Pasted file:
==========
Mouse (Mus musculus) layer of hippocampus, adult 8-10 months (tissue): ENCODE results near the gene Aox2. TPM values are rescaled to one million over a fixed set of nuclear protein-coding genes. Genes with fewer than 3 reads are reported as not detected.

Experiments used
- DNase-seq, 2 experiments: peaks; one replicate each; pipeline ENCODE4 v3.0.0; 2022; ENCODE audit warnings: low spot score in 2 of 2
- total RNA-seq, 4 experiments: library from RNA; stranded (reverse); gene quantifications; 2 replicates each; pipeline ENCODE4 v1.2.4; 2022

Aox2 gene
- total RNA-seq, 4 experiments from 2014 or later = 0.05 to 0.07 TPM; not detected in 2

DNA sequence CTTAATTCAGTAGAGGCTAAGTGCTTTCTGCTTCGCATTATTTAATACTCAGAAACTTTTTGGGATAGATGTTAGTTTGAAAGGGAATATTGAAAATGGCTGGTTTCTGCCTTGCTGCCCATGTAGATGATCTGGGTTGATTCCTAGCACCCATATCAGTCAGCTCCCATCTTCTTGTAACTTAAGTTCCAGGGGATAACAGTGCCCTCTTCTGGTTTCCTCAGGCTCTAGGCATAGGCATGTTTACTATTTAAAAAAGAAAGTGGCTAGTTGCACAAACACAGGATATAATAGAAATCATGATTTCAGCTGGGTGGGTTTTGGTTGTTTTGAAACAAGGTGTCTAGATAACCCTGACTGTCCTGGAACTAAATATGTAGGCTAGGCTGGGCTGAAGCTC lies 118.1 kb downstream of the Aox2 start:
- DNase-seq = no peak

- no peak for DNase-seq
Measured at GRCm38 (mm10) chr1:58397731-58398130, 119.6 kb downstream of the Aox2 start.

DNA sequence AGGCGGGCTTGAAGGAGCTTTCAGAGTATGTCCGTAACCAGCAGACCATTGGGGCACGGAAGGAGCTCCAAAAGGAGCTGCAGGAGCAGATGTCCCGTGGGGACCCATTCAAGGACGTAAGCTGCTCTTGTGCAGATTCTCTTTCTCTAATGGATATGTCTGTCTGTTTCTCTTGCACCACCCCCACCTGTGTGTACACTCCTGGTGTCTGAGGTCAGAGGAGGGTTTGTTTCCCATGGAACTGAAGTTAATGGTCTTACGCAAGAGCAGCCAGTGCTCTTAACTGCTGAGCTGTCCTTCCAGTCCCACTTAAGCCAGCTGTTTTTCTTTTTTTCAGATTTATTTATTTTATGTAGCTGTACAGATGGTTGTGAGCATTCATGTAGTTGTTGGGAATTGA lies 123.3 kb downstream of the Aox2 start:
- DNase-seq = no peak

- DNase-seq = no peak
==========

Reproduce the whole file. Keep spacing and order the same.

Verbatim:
Mouse (Mus musculus) layer of hippocampus, adult 8-10 months (tissue): ENCODE results near the gene Aox2. TPM values are rescaled to one million over a fixed set of nuclear protein-coding genes. Genes with fewer than 3 reads are reported as not detected.

Experiments used
- DNase-seq, 2 experiments: peaks; one replicate each; pipeline ENCODE4 v3.0.0; 2022; ENCODE audit warnings: low spot score in 2 of 2
- total RNA-seq, 4 experiments: library from RNA; stranded (reverse); gene quantifications; 2 replicates each; pipeline ENCODE4 v1.2.4; 2022

Aox2 gene
- total RNA-seq, 4 experiments from 2014 or later = 0.05 to 0.07 TPM; not detected in 2

DNA sequence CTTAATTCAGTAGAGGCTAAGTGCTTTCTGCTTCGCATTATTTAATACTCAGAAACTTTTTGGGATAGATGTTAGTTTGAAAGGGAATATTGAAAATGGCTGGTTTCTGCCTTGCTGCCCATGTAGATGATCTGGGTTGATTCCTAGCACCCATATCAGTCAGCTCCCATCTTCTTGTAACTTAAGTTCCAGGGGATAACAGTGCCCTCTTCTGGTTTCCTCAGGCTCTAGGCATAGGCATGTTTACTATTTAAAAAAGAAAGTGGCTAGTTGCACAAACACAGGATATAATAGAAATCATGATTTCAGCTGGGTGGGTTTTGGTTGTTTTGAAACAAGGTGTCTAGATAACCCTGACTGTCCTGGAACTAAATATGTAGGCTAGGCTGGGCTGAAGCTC lies 118.1 kb downstream of the Aox2 start:
- DNase-seq = no peak

- no peak for DNase-seq
Measured at GRCm38 (mm10) chr1:58397731-58398130, 119.6 kb downstream of the Aox2 start.

DNA sequence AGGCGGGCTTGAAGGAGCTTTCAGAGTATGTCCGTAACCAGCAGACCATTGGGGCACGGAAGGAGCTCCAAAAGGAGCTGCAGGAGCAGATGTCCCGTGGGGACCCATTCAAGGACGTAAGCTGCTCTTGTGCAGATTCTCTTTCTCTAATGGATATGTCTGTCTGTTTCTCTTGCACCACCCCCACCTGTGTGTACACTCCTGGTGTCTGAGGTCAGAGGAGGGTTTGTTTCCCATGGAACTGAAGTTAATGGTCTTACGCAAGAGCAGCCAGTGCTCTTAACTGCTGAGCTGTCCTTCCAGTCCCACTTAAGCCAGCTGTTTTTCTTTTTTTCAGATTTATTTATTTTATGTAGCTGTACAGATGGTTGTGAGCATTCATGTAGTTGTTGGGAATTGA lies 123.3 kb downstream of the Aox2 start:
- DNase-seq = no peak

- DNase-seq = no peak